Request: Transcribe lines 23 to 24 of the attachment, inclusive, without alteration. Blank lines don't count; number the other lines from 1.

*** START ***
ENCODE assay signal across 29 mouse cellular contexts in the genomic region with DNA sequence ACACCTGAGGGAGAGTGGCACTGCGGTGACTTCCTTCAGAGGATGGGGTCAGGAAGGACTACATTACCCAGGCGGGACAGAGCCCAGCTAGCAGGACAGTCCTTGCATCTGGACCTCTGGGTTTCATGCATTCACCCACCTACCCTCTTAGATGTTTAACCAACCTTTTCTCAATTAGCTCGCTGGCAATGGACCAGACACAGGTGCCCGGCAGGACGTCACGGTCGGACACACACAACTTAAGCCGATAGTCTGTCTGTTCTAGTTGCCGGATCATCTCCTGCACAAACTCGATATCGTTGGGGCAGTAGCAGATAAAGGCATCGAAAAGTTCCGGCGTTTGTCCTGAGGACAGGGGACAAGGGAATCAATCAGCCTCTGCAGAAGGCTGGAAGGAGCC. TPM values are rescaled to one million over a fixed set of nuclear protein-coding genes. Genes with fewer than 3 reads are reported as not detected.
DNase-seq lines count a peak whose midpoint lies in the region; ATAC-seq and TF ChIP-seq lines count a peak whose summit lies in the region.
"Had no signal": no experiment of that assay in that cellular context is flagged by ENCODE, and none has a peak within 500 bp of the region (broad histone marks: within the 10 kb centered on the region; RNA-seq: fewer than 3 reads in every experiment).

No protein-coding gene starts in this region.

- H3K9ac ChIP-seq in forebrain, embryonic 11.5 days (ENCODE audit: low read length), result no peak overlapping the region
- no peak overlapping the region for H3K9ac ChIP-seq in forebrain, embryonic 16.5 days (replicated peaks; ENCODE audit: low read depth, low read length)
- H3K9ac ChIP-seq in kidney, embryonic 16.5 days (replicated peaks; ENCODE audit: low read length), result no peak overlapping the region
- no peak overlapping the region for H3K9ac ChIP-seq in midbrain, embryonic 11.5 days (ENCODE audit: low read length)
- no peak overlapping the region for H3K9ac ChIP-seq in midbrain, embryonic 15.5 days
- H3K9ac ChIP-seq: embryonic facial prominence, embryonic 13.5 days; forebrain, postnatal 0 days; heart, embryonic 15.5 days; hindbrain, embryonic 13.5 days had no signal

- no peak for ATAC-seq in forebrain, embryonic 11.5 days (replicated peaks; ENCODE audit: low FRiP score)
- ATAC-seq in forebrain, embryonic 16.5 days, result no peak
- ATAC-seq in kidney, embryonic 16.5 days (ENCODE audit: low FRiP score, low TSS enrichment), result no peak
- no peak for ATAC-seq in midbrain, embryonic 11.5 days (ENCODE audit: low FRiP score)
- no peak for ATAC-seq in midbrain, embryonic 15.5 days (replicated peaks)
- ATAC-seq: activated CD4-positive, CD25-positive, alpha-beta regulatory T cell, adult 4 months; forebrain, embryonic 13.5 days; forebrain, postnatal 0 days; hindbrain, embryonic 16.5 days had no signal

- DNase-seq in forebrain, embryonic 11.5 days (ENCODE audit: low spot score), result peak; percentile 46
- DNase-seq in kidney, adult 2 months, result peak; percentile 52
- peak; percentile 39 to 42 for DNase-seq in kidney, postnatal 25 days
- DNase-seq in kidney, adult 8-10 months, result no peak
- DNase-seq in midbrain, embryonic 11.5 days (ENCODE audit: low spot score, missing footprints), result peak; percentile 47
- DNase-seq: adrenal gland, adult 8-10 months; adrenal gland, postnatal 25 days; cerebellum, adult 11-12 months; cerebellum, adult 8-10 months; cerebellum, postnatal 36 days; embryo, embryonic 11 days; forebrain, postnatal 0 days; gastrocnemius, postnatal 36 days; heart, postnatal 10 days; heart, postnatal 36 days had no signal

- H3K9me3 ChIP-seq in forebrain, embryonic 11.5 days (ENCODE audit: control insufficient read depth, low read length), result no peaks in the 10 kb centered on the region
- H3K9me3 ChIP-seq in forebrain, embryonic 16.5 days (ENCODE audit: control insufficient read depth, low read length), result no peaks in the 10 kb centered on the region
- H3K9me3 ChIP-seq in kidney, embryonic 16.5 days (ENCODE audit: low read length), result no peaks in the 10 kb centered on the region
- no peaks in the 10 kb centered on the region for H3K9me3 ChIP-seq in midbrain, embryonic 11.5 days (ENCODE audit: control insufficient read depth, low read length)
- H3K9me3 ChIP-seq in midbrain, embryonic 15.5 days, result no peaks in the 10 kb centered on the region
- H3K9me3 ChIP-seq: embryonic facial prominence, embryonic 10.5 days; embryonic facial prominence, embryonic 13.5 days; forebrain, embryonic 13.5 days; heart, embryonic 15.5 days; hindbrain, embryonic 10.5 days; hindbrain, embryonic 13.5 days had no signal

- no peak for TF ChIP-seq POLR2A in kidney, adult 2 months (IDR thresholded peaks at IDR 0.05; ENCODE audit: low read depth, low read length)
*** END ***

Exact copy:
- H3K9me3 ChIP-seq in forebrain, embryonic 11.5 days (ENCODE audit: control insufficient read depth, low read length), result no peaks in the 10 kb centered on the region
- H3K9me3 ChIP-seq in forebrain, embryonic 16.5 days (ENCODE audit: control insufficient read depth, low read length), result no peaks in the 10 kb centered on the region